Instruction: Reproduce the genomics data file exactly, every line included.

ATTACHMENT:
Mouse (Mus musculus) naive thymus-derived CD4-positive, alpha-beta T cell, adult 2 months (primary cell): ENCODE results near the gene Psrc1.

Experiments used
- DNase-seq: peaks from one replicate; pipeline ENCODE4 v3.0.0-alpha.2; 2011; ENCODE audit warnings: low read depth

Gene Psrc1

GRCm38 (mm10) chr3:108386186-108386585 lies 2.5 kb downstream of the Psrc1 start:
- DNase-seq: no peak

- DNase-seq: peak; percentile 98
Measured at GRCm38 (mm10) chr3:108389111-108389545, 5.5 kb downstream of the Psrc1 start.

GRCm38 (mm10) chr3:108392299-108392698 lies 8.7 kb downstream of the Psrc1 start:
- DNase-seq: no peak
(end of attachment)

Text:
Mouse (Mus musculus) naive thymus-derived CD4-positive, alpha-beta T cell, adult 2 months (primary cell): ENCODE results near the gene Psrc1.

Experiments used
- DNase-seq: peaks from one replicate; pipeline ENCODE4 v3.0.0-alpha.2; 2011; ENCODE audit warnings: low read depth

Gene Psrc1

GRCm38 (mm10) chr3:108386186-108386585 lies 2.5 kb downstream of the Psrc1 start:
- DNase-seq: no peak

- DNase-seq: peak; percentile 98
Measured at GRCm38 (mm10) chr3:108389111-108389545, 5.5 kb downstream of the Psrc1 start.

GRCm38 (mm10) chr3:108392299-108392698 lies 8.7 kb downstream of the Psrc1 start:
- DNase-seq: no peak